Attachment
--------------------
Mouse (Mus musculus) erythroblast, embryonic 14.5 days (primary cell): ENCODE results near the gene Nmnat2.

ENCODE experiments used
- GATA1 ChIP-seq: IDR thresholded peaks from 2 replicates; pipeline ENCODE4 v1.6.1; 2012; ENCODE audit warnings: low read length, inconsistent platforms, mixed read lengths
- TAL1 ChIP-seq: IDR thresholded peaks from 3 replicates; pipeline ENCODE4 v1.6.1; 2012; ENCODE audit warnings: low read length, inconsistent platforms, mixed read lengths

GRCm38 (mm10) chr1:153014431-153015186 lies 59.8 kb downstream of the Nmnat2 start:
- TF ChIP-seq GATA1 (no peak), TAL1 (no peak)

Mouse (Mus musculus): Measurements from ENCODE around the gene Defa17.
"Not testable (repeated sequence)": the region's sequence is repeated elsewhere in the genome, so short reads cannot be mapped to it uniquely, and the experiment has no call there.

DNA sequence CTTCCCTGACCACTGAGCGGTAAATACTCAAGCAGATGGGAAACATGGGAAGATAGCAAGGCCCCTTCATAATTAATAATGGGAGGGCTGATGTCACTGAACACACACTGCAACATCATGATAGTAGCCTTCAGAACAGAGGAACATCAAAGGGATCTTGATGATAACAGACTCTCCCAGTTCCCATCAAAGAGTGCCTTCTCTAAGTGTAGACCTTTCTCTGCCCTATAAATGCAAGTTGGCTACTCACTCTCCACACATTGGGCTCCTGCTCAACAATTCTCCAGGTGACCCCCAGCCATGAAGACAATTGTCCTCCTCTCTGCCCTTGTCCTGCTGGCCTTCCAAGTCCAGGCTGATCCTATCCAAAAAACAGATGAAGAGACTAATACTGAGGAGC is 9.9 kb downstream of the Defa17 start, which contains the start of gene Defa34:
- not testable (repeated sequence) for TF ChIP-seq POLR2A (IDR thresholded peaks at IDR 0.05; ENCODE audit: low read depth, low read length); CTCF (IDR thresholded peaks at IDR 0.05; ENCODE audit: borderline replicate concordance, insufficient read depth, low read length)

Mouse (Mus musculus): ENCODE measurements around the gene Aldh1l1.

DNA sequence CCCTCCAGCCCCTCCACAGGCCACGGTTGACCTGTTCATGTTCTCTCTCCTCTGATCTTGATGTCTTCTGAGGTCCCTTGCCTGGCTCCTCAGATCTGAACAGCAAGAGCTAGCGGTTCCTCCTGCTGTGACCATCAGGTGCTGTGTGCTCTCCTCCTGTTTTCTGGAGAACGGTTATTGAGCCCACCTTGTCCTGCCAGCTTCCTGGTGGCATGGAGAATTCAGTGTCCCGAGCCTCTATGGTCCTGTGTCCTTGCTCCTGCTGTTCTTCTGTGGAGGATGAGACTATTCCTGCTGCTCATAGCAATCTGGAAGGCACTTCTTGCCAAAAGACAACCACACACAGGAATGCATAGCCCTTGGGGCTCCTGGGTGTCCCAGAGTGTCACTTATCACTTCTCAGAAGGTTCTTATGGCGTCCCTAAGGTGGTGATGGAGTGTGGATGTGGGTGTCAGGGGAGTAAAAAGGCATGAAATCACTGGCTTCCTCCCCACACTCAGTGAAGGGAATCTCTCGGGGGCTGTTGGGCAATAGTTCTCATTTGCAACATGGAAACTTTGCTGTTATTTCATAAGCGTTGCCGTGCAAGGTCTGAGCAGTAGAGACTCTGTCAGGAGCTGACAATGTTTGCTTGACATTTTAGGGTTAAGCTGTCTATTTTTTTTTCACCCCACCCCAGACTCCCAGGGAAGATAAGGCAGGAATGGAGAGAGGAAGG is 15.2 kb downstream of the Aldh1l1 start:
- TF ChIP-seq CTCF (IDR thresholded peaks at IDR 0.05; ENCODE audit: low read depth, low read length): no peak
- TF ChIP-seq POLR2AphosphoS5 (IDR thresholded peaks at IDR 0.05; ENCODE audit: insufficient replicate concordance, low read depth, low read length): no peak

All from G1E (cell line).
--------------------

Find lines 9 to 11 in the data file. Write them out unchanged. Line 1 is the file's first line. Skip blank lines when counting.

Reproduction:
DNA sequence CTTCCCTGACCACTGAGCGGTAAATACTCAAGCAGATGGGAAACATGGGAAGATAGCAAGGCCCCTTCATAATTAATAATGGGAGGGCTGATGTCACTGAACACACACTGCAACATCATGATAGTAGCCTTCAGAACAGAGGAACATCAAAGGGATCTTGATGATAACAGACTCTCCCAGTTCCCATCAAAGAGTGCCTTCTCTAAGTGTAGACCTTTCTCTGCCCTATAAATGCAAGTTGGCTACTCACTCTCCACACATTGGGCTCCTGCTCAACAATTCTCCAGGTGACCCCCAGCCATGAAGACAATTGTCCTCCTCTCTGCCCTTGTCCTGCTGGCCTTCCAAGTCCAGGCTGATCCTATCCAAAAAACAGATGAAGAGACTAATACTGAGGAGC is 9.9 kb downstream of the Defa17 start, which contains the start of gene Defa34:
- not testable (repeated sequence) for TF ChIP-seq POLR2A (IDR thresholded peaks at IDR 0.05; ENCODE audit: low read depth, low read length); CTCF (IDR thresholded peaks at IDR 0.05; ENCODE audit: borderline replicate concordance, insufficient read depth, low read length)

Mouse (Mus musculus): ENCODE measurements around the gene Aldh1l1.